The rule I have adopted for this blog is one post a day. The reason for this rule is that I wish to guard against the blog taking away time from my academic research. So far, my one post a day rule appears to be working. Today, though, I don’t feel like working on this data set I am assembling. So here is post number four.
Greg Mankiw has linked to a story – which he was pointed to by Marginal Revolution – on Ulrike Malmendier. Malmendier is a UC Berkeley economist whose research is in the field of behavioral economics. What Malmendier has found is that people are not quite a rational as traditional neoclassical economics purposes.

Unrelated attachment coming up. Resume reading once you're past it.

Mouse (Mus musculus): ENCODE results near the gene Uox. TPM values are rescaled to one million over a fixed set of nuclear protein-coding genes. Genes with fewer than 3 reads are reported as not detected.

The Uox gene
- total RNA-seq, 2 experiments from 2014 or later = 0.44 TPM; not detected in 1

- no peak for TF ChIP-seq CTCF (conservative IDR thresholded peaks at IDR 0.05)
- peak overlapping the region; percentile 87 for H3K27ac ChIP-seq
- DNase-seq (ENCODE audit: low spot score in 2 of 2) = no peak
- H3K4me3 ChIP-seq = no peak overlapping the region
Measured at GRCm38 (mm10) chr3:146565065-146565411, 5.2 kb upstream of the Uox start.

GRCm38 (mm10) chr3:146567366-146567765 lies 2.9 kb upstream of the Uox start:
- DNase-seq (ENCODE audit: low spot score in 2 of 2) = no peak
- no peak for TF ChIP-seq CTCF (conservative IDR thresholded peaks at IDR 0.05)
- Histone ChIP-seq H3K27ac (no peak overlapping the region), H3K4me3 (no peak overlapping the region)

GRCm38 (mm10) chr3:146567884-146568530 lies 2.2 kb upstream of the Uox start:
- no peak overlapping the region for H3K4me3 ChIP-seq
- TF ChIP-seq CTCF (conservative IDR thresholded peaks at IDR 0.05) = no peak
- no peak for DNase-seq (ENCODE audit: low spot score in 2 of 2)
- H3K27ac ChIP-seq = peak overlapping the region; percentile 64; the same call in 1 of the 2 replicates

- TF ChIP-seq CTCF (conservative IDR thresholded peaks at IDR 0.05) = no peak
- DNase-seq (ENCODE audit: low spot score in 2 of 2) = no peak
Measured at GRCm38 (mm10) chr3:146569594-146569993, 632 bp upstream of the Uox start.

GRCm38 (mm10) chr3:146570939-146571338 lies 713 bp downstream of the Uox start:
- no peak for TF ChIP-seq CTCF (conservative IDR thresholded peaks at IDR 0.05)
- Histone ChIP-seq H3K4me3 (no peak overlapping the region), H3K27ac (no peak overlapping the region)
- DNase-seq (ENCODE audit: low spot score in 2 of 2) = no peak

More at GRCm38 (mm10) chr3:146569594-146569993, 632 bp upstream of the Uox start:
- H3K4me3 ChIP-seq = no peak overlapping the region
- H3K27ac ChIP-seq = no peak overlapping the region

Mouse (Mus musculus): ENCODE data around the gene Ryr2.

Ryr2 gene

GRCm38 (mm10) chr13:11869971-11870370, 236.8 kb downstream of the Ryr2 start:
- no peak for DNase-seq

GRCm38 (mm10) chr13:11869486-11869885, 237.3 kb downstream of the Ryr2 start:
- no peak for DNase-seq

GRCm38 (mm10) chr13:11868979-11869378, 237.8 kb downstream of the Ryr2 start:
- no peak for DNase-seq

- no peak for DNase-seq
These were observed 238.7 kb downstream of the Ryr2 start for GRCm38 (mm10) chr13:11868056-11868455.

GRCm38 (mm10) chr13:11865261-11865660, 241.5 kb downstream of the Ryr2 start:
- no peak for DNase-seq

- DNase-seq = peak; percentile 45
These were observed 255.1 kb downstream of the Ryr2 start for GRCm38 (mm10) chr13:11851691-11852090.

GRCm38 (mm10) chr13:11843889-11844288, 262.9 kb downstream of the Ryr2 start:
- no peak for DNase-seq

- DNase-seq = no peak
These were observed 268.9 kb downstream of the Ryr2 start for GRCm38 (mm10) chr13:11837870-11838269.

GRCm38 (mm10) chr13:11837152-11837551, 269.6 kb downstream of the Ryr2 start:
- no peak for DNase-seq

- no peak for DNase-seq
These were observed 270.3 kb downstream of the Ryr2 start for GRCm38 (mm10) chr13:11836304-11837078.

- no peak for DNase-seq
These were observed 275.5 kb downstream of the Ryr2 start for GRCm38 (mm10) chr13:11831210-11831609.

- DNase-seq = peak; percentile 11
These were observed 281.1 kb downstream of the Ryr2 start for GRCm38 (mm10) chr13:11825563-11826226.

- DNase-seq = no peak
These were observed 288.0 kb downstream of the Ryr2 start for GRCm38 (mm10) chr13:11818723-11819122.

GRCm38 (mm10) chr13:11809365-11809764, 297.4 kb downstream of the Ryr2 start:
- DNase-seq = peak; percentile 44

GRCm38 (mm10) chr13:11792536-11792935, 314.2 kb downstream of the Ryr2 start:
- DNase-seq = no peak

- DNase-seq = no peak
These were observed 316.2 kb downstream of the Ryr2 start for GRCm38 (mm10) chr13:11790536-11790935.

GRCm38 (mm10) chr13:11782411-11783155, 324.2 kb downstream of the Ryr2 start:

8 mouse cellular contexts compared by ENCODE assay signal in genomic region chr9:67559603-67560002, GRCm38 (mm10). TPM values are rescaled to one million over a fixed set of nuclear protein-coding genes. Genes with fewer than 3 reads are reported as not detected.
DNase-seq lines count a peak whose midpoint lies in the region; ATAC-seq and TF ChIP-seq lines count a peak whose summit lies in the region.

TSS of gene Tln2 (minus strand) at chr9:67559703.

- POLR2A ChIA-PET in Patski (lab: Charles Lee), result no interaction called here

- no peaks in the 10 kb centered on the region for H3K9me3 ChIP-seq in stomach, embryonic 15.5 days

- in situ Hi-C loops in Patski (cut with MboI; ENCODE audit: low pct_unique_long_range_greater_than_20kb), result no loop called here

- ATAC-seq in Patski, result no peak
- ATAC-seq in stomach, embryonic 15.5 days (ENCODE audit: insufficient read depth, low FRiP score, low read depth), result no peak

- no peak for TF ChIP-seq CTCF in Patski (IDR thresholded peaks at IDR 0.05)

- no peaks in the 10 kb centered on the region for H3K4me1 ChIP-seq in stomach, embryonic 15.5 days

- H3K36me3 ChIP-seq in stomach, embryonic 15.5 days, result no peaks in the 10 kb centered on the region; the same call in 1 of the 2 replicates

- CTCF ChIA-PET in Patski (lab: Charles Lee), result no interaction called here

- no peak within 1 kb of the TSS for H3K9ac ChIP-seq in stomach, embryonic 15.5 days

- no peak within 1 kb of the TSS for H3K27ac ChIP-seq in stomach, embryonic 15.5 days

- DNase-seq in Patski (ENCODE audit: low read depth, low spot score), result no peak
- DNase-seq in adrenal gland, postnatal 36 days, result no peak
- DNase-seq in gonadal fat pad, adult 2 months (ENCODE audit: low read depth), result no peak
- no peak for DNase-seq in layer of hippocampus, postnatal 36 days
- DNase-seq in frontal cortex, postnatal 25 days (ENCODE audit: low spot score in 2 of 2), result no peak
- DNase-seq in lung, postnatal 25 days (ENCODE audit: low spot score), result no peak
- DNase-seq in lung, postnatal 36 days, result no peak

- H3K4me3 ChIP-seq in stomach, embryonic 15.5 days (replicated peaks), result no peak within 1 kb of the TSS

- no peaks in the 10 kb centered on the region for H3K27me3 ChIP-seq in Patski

An article at American.com details her research on rationality. For me the interesting story was that people’s spending on health club memberships appears to be non-optimal.
The idea that people do not always behave in a fashion consistent with neoclassical rationality is one of the major themes we touch upon in The Wages of Wins. Specifically, as detailed many times in this forum, we find that decision-makers in the NBA over-value scoring and undervalue many other aspects that contribute to wins in the NBA.
Non-optimal decision-making was also uncovered by Cade Massey and Richard Thaler in a study of the NFL and the draft. This research was also touched upon at American.com and also in this forum last April.
The story of how people process information – when they get it wrong and when they get it right – is one of the more important tales we can tell with data from sports. And when we get to the sequel to The Wages of Wins it will be this story that we will likely focus much of our attention upon.